Learn English | A new lesson every week
Book your course now

V.7.3 - Colloquial language

Understanding Conversations

Average: 3.3 (25 votes)


Fred is being invited by his buddies (friends) Jeff, Nicole, and Selina to go to a soccer game. It has been a while since the four have had an opportunity to spend time together. Read their conversation then answer the questions below:

Jeff : Hey Fred, have any plans tomorrow? Nicole, Selina, and I are all going to watch Manchester United play Chelsea in London. We have an extra ticket. You interested in tagging along?

Common Abbreviations

Average: 4 (12 votes)

 Have you ever come across a random group of letters in a conversation or in a text and wondered what they mean?

Sometimes in English, we shorten words or phrases for convenience.

This has become even more common since we began using text messages and emails to communicate.

In each of the sentences below, do you know what the abbreviation stands for?

Can you think of any others?

Which is the correct meaning for each  abbreviation?

English Slang Words

Average: 3.6 (21 votes)

Sometimes you may find yourself hearing words in the street that you haven't seen in your English text books before.

Confusingly, you may only hear these words in one country! In fact, slang can be specific to a country, a town or even a specific group of people.

Below are some of the most common slang words or expressions that you may hear in an English speaking country.

Just put the word/words into the sentence you think they might belong to.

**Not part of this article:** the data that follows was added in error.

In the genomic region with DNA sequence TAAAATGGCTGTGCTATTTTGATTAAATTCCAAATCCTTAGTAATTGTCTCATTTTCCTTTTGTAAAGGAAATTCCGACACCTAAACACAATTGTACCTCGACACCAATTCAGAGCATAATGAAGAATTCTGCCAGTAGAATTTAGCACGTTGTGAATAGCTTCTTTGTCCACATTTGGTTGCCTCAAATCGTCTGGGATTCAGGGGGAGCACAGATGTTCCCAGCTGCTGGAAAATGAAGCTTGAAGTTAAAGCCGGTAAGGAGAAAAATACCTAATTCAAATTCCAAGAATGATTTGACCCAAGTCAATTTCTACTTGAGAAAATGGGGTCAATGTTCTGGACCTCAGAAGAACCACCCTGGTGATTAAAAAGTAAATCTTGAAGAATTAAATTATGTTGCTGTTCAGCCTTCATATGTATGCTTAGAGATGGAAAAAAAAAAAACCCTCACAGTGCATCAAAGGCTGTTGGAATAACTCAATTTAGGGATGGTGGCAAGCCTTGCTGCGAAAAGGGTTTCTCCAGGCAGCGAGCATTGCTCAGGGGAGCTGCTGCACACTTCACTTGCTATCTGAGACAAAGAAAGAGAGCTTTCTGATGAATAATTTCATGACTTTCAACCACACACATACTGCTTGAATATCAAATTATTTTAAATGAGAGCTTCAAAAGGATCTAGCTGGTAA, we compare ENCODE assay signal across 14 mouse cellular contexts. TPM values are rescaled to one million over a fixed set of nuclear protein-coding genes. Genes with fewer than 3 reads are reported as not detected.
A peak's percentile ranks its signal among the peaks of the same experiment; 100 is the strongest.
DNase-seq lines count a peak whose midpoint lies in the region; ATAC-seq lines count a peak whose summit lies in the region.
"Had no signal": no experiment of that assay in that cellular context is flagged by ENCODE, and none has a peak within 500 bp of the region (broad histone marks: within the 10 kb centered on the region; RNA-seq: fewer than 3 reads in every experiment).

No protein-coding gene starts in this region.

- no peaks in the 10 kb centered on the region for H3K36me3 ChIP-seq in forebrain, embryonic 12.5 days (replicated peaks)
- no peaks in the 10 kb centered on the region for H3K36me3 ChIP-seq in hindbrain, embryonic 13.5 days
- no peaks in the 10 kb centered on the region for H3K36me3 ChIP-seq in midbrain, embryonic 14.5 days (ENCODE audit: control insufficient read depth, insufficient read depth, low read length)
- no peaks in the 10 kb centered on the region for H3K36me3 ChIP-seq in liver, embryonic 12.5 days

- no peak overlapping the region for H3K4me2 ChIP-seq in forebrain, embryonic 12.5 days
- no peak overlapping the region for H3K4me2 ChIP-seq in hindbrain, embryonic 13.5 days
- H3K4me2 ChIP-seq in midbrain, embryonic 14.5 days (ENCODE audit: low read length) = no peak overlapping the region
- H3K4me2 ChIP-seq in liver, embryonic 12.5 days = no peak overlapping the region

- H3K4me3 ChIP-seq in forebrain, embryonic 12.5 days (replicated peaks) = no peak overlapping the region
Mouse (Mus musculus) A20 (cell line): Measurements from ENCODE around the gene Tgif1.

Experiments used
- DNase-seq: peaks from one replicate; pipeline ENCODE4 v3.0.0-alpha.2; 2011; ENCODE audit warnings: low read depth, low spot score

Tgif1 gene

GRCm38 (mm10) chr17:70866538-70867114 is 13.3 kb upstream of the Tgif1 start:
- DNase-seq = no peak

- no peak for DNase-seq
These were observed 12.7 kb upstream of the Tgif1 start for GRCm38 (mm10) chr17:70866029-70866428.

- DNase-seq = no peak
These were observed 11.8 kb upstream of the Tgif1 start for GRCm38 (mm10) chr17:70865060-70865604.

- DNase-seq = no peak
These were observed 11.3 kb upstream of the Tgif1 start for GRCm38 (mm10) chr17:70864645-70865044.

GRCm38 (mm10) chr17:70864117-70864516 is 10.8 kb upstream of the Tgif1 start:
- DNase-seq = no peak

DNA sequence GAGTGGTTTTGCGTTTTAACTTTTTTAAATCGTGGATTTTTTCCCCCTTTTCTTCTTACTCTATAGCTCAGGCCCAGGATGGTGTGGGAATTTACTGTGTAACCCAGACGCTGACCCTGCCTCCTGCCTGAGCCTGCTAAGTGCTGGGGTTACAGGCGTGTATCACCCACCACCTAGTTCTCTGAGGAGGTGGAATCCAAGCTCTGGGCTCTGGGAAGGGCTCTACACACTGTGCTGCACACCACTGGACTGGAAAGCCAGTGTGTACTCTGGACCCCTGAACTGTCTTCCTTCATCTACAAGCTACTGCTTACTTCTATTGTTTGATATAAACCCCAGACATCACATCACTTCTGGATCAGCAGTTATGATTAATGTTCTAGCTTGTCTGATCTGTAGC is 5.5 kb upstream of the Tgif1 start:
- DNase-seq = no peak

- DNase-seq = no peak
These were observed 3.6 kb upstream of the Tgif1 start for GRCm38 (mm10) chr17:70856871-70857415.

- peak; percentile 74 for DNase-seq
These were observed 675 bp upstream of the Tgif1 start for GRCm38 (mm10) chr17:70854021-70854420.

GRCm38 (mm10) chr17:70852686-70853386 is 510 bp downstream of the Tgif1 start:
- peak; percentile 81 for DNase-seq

Danny's Reading: English Expressions

Average: 4.3 (19 votes)

Best of British English

Average: 3.4 (8 votes)

Here is some vocabulary that is very common in Britain, but rarely used in other countries. Have you heard these words before? Read through the sentences below and see if you can decide which vocab. goes in which sentence.

Cheers!

Lesson by Caroline Devane

Why Do We Say 'Make no Bones about It'?

Average: 3.8 (17 votes)

To Make No Bones About Something

Meaning:

To say clearly what you think or feel about something, however unpleasant or awkward it.

To make no bones about something means to say something in a way that leaves no doubt, or to have no objection to it.

Why do we say 'get the upper hand'?

Average: 3 (10 votes)

To Get The Upper Hand

If you get the upper hand, you take a dominant position.

There is still some question as to where this saying comes from, but it is generally acknowledged that the phrase originated from American children in playgrounds.

In order to determine who gets first choice of player for their teams when playing baseball, one team captain grabs the bat at the bottom, and then the other captain takes hold above the first’s hand.

Why do we say 'excuse my French'?

Average: 3.1 (9 votes)

Excuse my French

This phrase is used in conversation when someone swears or curses, and is a request for forgiveness for using taboo language.

Of course, both the speaker and the listener are very much aware that whatever was said was in English and not French.

The expression originates from the 19th century, and was used literally.

Chat up lines

Average: 3.2 (17 votes)

A chat up line (or pick-up line in America) is a humourous phrase that someone says to start a conversation with a person they are attracted to.

Chat up lines are an essential part of British pub culture, often used by men and women alike to compliment or start a conversation with someone they are interested in.

They are also, absolutely hilarious!

So here's a fun lesson which contains some of my favourite chat up lines, but with one word missing.

Can you choose which word goes in each one?

Animal Similes – Intermediate Level

Average: 2.5 (15 votes)

How hungry are you? As hungry as an elephant? A wolf? A bear? In this exercise I’m going to introduce you to some expressions using animal similes.

Firstly, match the animals with their definitions.